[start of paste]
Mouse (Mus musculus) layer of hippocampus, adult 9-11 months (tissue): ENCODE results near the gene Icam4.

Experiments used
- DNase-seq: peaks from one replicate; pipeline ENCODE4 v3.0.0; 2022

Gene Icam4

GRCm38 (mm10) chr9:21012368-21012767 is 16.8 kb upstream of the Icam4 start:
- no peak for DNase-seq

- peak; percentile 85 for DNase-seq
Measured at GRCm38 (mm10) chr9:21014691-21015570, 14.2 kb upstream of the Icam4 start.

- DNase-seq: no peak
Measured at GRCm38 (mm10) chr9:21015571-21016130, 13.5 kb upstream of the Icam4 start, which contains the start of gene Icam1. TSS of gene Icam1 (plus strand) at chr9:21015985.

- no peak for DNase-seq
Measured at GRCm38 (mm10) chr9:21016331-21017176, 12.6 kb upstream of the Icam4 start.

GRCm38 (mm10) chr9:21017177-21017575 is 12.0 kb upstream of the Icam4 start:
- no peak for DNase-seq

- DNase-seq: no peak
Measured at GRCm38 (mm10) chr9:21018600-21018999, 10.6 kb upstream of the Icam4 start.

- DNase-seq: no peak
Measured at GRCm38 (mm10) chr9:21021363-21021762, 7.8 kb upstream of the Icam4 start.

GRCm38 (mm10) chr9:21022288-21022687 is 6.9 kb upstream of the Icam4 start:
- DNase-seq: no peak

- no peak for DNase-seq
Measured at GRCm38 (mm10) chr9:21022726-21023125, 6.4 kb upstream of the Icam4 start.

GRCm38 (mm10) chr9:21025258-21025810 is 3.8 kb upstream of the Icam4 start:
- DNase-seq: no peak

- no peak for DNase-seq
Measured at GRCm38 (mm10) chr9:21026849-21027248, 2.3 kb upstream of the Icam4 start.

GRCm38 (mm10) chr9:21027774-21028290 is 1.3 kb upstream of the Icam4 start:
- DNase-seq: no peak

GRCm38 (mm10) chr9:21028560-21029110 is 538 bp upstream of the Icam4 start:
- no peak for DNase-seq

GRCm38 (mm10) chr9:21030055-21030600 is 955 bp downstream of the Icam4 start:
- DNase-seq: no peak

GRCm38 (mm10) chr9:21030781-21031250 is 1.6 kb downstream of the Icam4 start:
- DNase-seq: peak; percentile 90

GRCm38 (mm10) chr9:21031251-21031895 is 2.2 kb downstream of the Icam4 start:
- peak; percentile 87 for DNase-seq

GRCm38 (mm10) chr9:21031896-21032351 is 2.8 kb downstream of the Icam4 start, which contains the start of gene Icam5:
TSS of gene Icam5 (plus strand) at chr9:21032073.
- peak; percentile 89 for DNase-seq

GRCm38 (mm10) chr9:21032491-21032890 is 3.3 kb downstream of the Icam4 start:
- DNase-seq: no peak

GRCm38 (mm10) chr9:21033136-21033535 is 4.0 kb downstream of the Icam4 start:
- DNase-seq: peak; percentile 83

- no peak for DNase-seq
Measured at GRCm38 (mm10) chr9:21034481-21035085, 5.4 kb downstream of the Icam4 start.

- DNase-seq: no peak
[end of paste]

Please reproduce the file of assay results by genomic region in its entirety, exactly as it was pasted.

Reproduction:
Mouse (Mus musculus) layer of hippocampus, adult 9-11 months (tissue): ENCODE results near the gene Icam4.

Experiments used
- DNase-seq: peaks from one replicate; pipeline ENCODE4 v3.0.0; 2022

Gene Icam4

GRCm38 (mm10) chr9:21012368-21012767 is 16.8 kb upstream of the Icam4 start:
- no peak for DNase-seq

- peak; percentile 85 for DNase-seq
Measured at GRCm38 (mm10) chr9:21014691-21015570, 14.2 kb upstream of the Icam4 start.

- DNase-seq: no peak
Measured at GRCm38 (mm10) chr9:21015571-21016130, 13.5 kb upstream of the Icam4 start, which contains the start of gene Icam1. TSS of gene Icam1 (plus strand) at chr9:21015985.

- no peak for DNase-seq
Measured at GRCm38 (mm10) chr9:21016331-21017176, 12.6 kb upstream of the Icam4 start.

GRCm38 (mm10) chr9:21017177-21017575 is 12.0 kb upstream of the Icam4 start:
- no peak for DNase-seq

- DNase-seq: no peak
Measured at GRCm38 (mm10) chr9:21018600-21018999, 10.6 kb upstream of the Icam4 start.

- DNase-seq: no peak
Measured at GRCm38 (mm10) chr9:21021363-21021762, 7.8 kb upstream of the Icam4 start.

GRCm38 (mm10) chr9:21022288-21022687 is 6.9 kb upstream of the Icam4 start:
- DNase-seq: no peak

- no peak for DNase-seq
Measured at GRCm38 (mm10) chr9:21022726-21023125, 6.4 kb upstream of the Icam4 start.

GRCm38 (mm10) chr9:21025258-21025810 is 3.8 kb upstream of the Icam4 start:
- DNase-seq: no peak

- no peak for DNase-seq
Measured at GRCm38 (mm10) chr9:21026849-21027248, 2.3 kb upstream of the Icam4 start.

GRCm38 (mm10) chr9:21027774-21028290 is 1.3 kb upstream of the Icam4 start:
- DNase-seq: no peak

GRCm38 (mm10) chr9:21028560-21029110 is 538 bp upstream of the Icam4 start:
- no peak for DNase-seq

GRCm38 (mm10) chr9:21030055-21030600 is 955 bp downstream of the Icam4 start:
- DNase-seq: no peak

GRCm38 (mm10) chr9:21030781-21031250 is 1.6 kb downstream of the Icam4 start:
- DNase-seq: peak; percentile 90

GRCm38 (mm10) chr9:21031251-21031895 is 2.2 kb downstream of the Icam4 start:
- peak; percentile 87 for DNase-seq

GRCm38 (mm10) chr9:21031896-21032351 is 2.8 kb downstream of the Icam4 start, which contains the start of gene Icam5:
TSS of gene Icam5 (plus strand) at chr9:21032073.
- peak; percentile 89 for DNase-seq

GRCm38 (mm10) chr9:21032491-21032890 is 3.3 kb downstream of the Icam4 start:
- DNase-seq: no peak

GRCm38 (mm10) chr9:21033136-21033535 is 4.0 kb downstream of the Icam4 start:
- DNase-seq: peak; percentile 83

- no peak for DNase-seq
Measured at GRCm38 (mm10) chr9:21034481-21035085, 5.4 kb downstream of the Icam4 start.

- DNase-seq: no peak